For local ad campaigns on social media, a user's location data is critical. But how accurate is this information, whether it is self-reported or pulled via technology?

A new study by 140 Proof, reviewed by AdWeek, investigates location in social media and finds that location data may not be as reliable as we would like it to be.

Before jumping to issues with location data, it's helpful to recognize that there are a variety of ways locations are recorded and reported on social media. 140 Proof lists some of these collection methods:

  • People on all social platforms add real or vanity locations to social profile bios
  • Foursquare and Facebook users check in at locations on platforms
  • Twitter users elect to attach GPS location data to their posts
  • Apps use IP addresses to distinguish their users

As self-reporting may be the least accurate of these methods, the study differentiates between a user's stated location ("I'm in NYC.") and their recorded observed location (You're really in Hoboken.). The stated location data stems from self-reported location in social media profiles and check-ins, and requires an action from the user. The observed location data happens without direct action from the user, and is typically pulled from GPS tagging or IP address. Misrepresented location data from social media data often lies within geographic drift, defined as the difference between a user's stated location and their observed location.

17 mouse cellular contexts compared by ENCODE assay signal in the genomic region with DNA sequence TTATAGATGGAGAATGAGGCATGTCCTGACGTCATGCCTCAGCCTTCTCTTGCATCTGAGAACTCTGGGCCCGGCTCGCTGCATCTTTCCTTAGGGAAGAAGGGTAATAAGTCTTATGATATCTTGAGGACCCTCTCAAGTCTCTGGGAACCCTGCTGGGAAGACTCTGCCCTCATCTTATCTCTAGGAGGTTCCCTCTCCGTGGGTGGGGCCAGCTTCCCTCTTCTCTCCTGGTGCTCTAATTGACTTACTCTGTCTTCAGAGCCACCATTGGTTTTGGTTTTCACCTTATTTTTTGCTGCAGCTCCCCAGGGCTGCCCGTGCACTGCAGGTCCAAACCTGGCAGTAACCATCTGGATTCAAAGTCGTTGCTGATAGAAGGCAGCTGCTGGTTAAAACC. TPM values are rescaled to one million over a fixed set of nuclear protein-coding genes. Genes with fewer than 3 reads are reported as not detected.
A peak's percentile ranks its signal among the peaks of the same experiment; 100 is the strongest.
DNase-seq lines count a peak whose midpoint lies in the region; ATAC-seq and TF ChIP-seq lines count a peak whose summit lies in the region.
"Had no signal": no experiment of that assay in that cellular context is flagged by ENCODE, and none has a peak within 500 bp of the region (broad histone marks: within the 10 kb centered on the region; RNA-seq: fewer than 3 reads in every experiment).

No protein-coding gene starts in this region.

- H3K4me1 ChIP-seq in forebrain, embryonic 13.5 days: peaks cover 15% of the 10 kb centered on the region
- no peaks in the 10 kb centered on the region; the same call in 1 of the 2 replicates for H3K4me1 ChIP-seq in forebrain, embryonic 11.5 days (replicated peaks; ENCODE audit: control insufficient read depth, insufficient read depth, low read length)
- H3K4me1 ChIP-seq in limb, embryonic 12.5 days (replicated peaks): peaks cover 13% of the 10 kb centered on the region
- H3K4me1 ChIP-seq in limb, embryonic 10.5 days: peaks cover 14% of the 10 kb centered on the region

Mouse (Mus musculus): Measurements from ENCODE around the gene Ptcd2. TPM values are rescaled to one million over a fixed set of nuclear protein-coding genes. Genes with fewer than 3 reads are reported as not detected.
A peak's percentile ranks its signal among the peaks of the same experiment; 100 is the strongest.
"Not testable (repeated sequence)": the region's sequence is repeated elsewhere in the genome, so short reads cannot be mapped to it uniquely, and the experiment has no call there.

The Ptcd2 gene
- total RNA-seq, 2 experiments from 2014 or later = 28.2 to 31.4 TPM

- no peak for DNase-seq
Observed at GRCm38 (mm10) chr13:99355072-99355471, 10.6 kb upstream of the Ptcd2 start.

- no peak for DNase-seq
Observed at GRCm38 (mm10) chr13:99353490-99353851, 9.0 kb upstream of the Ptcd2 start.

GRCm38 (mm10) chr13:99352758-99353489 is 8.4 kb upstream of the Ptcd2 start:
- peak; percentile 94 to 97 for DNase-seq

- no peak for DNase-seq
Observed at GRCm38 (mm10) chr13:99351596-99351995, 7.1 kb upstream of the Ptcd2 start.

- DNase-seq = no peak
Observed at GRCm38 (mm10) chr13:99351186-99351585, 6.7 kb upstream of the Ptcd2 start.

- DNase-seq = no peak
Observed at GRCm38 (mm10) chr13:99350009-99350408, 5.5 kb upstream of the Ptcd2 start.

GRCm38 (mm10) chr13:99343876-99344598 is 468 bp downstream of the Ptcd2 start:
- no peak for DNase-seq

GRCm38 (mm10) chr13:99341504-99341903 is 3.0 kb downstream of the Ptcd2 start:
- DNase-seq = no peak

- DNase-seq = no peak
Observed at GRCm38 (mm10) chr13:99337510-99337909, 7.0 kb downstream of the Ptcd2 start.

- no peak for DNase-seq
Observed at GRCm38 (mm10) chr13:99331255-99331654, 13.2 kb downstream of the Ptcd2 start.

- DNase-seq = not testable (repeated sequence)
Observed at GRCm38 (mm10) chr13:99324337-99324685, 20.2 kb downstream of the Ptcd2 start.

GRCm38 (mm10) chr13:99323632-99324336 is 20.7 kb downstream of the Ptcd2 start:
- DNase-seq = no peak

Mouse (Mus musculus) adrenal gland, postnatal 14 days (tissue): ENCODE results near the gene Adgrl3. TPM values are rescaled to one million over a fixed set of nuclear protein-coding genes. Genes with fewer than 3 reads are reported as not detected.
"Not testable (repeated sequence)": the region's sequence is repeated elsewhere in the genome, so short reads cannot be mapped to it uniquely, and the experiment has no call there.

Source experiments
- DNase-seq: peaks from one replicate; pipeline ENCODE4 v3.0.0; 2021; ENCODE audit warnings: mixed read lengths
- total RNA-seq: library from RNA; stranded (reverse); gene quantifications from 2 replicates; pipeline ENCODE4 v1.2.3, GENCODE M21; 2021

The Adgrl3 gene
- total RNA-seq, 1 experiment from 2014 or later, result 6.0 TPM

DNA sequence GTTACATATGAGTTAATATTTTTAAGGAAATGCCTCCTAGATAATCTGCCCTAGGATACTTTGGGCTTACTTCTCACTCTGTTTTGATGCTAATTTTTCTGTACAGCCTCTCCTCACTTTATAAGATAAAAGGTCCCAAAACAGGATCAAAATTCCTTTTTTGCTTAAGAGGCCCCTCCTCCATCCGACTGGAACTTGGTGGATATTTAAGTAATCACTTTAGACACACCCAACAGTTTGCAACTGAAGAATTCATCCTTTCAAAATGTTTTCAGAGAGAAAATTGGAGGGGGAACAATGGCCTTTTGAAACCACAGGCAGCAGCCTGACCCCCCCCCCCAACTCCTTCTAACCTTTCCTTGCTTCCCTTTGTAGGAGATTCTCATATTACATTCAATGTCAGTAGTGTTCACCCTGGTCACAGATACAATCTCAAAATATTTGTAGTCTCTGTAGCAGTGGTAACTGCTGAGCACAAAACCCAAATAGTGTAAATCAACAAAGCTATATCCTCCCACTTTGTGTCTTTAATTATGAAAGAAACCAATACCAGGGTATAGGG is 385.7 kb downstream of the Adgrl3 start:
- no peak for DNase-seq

"Take Chicago, for example. Of all social users who say they’re in Chicago, more people were observed outside of Chicago’s blue circle than inside it. Put another way, people who say they’re from Chicago are often not even near Chicago. By stark contrast, the geographic drift for most who state their location as Jackson, Mississippi is much more tightly confined. The same principle applies to this part of the chart — more people who say they’re in Jackson are observed outside the circle — but the drift is much less."

This drift may occur for a variety of reasons. One simple explanation may be clarity, as the location "New York" is more recognizable than "Hoboken", users are more likely to self-report their location at New York for practical purposes. Drift can also be attributed to commuting, especially in a city such as Los Angeles which is known for heavy traffic. Other factors reported by the study include credibility and social graph distribution.

In contrast, there are locations which experience little drift and offer more accurate data. One example from the report is Napa, California. Known for it's wines and tourist attractions, the locals are true locals including retirees, families, and local business owners who are all less likely to travel frequently or long distances.

What does all of this research mean for marketers? In AdWeek, 140 Proof CTO John Manoogian said:

"Location had previously been considered a single set of data. This suggests it’s at least two. We need to be considering exactly where this person is. And we have to consider how location affects them as a person and how is that coming into the campaign. There are certain sorts of campaigns that are focused on hyper-local and there are others about my state of mind or my identity.” 

Local marketers now need to understand how location data is reported and collected on particular social networks before launching a targeted geographic campaign in order to make the most of social marketing efforts.